The merged company would have represented a combined 28.7% share of the U.S. mobile ad market last year -- roughly on par with that of category leader Google, according to IDC data. In addition to adding heft to better compete with the search giant in mobile, Millennial CEO Paul Palmieri said the two companies were a good strategic fit.
Where Millennial is known as the leader in mobile brand advertising, "Jumptap has more of a focus on the performance advertising side of the business,” said Palmieri, in announcing the deal during the company’s second-quarter conference call after the market close.
He suggested that Jumptap would also strengthen Millennial in the rapidly growing area of programmatic ad buying, and through its partnerships with third-party data providers, and cross-screen ad capability through its alliance with 24/7 Media. Jumptap’s network overall reaches more than 218 million mobile users in the U.S. and 439 million worldwide.
With audience profiles of more than 100 million unique users, the smaller ad network will also help Millennial enhance its targeting efforts across different devices, operating systems and demographic factors.
The Boston-based company, which had raised $122 million in venture funding to date, stated earlier this year that it planned to file for an initial public offering in 2013. But the IPO market has been choppy for technology companies, and many mobile companies that have gone public in the last few years have had struggled to meet expectations.
Merging with Millennial may have become an attractive alternative. “There’s no question in my mind that adding Jumptap’s products, people and technology to the Millennial portfolio will further the overall mission of building the leading mobile advertising platform worldwide," said Jumptap CEO George Bell, on the earnings call.
Bell -- the former CEO of early search engine Excite, who joined Jumptap in 2010 -- will become vice chairman at Jumptap after the transaction closes. Millennial also said that top Jumptap executives including COO Frank Weishaupt, CTO Bob Hammond, and Chief Product Officer Adam Siroka will join Millennial's “leadership team” in roles that are still to be determined.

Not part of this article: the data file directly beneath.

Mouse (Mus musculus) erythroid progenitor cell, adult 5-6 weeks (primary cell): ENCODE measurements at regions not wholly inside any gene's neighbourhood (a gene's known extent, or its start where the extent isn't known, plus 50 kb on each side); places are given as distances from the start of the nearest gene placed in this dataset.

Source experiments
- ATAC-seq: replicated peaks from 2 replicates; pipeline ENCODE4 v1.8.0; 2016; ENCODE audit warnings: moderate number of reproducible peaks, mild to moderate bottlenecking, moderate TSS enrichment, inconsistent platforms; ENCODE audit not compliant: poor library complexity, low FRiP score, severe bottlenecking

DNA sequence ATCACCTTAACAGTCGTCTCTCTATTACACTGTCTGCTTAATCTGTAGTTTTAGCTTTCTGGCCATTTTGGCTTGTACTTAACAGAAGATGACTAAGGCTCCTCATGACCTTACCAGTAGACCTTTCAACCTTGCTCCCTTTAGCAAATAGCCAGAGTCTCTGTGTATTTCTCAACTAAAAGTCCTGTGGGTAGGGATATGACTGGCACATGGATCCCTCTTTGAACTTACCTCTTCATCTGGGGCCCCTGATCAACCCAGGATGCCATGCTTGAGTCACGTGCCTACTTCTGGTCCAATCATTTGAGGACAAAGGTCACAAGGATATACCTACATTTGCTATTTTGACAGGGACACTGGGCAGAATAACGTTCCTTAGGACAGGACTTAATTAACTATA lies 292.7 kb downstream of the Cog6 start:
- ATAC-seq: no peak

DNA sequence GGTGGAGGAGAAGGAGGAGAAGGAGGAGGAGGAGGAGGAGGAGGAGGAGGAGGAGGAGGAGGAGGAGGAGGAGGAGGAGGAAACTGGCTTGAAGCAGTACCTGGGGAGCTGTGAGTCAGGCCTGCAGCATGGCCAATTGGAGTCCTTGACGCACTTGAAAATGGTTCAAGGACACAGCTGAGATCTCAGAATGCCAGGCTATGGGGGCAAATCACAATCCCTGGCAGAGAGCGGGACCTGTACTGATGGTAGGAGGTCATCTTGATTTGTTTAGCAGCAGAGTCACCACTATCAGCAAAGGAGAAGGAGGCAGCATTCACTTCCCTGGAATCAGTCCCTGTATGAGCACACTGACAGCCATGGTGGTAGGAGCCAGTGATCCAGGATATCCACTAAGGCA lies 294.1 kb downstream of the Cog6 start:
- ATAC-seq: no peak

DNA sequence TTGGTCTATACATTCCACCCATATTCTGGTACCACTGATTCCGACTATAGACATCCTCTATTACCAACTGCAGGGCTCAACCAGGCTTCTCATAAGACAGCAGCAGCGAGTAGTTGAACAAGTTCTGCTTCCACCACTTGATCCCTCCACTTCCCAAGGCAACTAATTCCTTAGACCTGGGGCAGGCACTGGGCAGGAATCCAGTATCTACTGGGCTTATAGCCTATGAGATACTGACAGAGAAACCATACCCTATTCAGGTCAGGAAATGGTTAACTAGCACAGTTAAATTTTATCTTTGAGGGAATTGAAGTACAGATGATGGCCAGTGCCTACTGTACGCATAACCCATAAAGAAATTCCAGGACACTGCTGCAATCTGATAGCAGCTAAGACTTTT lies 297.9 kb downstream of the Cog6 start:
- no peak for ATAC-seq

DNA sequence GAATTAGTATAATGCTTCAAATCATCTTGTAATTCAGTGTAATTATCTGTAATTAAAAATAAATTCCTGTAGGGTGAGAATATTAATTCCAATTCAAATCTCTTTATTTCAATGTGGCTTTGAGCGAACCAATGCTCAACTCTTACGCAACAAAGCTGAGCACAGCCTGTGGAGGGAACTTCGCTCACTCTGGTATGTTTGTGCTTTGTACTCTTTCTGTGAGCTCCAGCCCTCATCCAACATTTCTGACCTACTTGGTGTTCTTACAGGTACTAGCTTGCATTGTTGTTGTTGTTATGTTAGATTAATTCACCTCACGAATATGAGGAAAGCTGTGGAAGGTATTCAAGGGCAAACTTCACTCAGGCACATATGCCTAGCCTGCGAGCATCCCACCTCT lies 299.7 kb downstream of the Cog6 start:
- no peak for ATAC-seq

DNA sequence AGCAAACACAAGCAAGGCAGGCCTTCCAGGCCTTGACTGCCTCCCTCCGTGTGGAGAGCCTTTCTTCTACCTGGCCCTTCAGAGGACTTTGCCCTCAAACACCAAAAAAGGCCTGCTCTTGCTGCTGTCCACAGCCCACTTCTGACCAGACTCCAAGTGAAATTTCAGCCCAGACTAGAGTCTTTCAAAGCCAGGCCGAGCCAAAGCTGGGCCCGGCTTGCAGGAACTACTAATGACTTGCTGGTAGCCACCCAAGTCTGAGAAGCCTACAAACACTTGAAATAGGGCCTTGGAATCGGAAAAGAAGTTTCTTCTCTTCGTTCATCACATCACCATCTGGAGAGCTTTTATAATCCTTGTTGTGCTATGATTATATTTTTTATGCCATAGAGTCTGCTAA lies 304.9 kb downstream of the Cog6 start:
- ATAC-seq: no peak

While Millennial last year claimed a far larger share of the mobile ad market (18% versus 10.3%), both companies will benefit by pairing up to take on the growing mobile presence of companies like Facebook and Twitter as well as Google.
"Mobile ad networks are losing market share to publishers, and we expect them to lose even more going forward," said IDC analyst Karsten Weide in April, when the research firm released mobile advertising estimates.
IDC reported that Google (AdMob) was No. 1 last year among mobile ad networks with $243 million in revenue -- followed by Millennial Media, which overtook Apple at $151 million, Apple's iAd ($125 million) and Jumptap, ($90 million).
Facebook led the way among mobile publishers in display advertising, with $234 million in gross revenue, followed by Pandora ($299 million) and Twitter ($117 million). Since then, mobile has become an even bigger part of Facebook’s strategy, accounting for 41% of its ad revenue in the most recent quarter.
The U.S. mobile advertising market overall is expected to grow 77% this year -- to $7.3 billion from $4 billion in 2012, according to an eMarketer forecast.
Under the terms of the Millennial acquisition, Jumptap investors will get about 24.6 million in Millennial shares at their Aug. 9 price. Overshadowed by the deal was the company's announcement of second-quarter results. Millennial reported that revenue rose 44.6% to $57 million from the year-earlier period. Adjusted earnings increased to 2 cents per share from a loss of 2 cents a year ago.
Revenue fell below analyst expectations of $59.2 million, but earnings topped the estimate of a loss of a penny per share. Millennial shares were trading down about 10% in after-hours trading to $7.70, after closing Tuesday at $8.50.